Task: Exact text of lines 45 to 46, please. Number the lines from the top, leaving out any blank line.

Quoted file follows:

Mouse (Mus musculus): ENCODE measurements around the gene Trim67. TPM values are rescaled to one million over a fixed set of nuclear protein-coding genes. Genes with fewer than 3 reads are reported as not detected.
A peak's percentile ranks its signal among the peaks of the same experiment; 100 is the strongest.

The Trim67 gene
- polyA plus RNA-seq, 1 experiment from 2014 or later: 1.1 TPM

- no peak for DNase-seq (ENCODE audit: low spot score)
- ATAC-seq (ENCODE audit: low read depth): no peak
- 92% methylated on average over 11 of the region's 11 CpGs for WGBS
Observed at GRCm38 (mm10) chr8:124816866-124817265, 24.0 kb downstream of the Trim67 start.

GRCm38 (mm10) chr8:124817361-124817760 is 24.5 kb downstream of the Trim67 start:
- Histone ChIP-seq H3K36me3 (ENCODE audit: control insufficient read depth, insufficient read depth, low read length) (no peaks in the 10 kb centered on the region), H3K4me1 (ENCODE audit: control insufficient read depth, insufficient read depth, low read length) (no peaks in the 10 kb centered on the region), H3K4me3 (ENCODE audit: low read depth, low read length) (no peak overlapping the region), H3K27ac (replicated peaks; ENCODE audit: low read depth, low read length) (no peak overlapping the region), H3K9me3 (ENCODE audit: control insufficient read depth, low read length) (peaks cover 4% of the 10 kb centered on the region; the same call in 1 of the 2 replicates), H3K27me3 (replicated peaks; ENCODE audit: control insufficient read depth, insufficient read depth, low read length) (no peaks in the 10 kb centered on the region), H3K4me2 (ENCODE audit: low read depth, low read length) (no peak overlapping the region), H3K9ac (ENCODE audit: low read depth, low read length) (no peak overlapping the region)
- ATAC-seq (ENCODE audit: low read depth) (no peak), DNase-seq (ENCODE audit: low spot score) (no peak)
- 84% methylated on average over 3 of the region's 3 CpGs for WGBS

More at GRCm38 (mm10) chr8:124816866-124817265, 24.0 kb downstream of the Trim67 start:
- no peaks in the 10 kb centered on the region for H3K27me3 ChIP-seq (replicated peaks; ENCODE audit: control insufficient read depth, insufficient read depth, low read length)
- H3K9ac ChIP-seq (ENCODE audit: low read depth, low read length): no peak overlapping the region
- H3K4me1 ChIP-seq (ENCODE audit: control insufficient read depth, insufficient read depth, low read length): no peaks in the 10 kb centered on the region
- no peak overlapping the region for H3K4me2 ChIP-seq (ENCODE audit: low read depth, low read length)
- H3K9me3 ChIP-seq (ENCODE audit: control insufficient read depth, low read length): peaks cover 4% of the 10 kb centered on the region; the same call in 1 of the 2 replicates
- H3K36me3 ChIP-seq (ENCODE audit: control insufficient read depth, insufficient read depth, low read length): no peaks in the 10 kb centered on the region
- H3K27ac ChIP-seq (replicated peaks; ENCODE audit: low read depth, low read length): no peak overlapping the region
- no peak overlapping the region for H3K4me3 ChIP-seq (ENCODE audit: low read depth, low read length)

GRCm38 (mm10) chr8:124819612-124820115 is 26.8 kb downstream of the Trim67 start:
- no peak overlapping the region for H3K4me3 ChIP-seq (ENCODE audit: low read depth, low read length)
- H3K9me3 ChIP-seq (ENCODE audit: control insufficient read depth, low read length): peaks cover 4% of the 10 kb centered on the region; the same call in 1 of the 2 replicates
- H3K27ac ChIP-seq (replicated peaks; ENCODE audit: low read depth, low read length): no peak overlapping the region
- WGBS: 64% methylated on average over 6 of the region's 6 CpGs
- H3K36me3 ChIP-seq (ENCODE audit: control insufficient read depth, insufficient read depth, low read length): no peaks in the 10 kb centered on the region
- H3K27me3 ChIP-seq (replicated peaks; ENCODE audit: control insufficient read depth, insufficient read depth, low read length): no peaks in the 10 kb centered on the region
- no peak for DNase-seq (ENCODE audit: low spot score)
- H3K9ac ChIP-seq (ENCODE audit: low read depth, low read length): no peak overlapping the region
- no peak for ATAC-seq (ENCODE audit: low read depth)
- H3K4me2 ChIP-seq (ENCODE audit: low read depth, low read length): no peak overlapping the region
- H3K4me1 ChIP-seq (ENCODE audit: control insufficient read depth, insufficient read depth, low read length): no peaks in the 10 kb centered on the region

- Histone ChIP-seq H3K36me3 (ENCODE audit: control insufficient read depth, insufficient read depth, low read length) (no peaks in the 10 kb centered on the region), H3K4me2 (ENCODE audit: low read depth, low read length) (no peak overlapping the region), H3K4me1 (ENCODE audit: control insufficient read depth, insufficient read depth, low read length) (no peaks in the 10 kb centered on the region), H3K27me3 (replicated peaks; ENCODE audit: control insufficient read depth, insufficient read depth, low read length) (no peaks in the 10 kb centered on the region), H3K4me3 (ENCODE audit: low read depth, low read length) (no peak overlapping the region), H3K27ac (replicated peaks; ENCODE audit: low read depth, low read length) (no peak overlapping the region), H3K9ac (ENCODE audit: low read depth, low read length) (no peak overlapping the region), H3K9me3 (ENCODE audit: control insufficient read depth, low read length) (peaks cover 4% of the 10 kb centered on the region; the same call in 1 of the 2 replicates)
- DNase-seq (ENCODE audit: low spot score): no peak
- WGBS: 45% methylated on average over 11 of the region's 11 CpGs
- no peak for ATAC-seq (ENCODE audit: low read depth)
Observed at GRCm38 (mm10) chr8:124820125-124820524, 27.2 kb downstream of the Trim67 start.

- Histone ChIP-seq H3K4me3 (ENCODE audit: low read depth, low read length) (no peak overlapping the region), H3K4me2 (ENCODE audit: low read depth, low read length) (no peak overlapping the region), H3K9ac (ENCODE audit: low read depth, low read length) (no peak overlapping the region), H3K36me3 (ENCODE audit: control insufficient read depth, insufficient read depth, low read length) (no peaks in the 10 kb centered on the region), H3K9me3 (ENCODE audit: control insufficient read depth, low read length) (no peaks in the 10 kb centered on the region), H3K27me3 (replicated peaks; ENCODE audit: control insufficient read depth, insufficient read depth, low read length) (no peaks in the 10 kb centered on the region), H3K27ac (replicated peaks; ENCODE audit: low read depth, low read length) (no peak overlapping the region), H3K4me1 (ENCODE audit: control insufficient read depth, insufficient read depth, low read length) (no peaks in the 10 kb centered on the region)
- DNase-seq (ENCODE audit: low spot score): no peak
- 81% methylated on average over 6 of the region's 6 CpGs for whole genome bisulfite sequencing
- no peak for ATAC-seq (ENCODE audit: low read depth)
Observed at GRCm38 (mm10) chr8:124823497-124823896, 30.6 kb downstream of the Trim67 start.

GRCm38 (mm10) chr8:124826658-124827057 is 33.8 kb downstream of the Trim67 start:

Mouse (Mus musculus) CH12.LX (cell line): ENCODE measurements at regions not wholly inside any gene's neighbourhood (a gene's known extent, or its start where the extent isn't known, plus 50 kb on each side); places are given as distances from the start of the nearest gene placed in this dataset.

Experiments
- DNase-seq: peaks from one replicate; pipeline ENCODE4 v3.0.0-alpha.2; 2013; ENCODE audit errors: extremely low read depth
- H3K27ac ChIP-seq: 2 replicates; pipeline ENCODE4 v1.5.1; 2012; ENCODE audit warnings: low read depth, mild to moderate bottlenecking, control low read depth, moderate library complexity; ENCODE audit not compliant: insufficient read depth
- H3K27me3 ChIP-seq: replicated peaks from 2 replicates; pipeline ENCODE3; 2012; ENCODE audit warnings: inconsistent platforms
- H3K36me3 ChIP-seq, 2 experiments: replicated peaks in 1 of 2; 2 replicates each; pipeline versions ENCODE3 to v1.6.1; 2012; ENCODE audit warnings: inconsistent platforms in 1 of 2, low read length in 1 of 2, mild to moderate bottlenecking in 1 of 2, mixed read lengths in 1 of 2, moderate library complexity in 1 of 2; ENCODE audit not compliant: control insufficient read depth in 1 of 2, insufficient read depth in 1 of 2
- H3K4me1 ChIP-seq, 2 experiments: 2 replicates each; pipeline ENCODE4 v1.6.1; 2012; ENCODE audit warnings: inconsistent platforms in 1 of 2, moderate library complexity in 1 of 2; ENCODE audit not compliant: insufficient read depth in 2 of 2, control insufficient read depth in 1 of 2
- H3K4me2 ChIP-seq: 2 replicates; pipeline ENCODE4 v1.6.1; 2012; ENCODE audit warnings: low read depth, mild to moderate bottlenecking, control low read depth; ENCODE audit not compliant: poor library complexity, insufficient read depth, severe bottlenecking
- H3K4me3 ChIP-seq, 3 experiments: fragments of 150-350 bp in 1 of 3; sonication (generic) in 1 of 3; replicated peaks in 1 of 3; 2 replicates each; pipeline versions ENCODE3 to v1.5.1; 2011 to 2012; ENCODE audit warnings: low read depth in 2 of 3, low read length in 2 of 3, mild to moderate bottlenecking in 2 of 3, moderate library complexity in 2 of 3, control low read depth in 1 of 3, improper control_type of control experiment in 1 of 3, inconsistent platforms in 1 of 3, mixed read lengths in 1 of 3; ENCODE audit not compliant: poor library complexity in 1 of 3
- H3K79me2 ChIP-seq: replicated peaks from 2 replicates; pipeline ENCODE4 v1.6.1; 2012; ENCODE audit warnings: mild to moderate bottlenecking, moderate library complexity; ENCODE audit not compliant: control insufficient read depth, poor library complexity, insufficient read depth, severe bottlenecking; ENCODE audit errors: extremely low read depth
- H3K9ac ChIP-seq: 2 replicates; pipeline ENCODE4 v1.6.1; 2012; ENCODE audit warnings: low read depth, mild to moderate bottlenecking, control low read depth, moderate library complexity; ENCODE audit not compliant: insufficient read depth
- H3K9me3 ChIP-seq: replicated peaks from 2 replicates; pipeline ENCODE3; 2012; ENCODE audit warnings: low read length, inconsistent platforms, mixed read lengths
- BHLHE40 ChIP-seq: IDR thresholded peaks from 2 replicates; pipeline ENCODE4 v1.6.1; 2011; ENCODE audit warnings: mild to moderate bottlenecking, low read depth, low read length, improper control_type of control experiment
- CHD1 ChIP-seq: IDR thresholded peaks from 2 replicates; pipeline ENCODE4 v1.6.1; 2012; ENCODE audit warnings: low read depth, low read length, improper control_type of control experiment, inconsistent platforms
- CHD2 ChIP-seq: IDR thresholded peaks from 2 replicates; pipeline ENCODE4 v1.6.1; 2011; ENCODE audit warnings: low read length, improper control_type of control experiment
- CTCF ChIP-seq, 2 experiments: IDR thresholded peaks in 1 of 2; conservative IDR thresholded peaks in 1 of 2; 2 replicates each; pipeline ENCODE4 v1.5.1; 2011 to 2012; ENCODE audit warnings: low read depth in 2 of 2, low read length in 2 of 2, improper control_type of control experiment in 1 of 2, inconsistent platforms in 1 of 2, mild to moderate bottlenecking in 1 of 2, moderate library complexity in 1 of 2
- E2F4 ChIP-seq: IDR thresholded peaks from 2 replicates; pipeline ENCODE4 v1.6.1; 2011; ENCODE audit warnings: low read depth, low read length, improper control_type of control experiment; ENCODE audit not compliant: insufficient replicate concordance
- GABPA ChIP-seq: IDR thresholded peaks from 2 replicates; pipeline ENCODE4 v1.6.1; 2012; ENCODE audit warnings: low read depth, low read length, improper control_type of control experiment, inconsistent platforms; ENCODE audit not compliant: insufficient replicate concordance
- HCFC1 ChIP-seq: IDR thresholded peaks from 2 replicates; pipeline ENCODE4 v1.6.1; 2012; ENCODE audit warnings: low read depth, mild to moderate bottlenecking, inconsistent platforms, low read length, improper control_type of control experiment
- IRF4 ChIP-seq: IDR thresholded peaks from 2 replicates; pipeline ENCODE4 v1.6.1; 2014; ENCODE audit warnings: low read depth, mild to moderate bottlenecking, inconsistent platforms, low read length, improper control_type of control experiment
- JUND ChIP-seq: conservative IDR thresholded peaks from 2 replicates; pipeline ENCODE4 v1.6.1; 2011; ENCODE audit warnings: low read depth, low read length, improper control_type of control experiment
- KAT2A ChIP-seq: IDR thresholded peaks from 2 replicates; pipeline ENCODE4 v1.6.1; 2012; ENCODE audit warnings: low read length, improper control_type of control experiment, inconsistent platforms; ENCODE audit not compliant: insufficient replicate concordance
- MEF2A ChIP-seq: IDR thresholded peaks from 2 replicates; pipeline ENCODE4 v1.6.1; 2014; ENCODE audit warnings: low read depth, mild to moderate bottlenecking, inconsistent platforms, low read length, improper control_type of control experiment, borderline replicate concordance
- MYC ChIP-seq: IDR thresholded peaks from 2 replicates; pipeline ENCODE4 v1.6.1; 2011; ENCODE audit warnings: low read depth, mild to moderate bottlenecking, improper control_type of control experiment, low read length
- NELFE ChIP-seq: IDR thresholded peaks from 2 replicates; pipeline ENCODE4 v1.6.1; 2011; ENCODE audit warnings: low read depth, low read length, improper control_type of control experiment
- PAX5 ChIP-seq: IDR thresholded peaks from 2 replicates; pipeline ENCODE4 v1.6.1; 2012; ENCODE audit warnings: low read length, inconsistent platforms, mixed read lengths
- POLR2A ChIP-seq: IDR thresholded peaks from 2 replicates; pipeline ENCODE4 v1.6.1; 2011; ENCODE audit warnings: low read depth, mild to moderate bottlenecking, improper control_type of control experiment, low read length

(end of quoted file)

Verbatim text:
Mouse (Mus musculus) CH12.LX (cell line): ENCODE measurements at regions not wholly inside any gene's neighbourhood (a gene's known extent, or its start where the extent isn't known, plus 50 kb on each side); places are given as distances from the start of the nearest gene placed in this dataset.

Experiments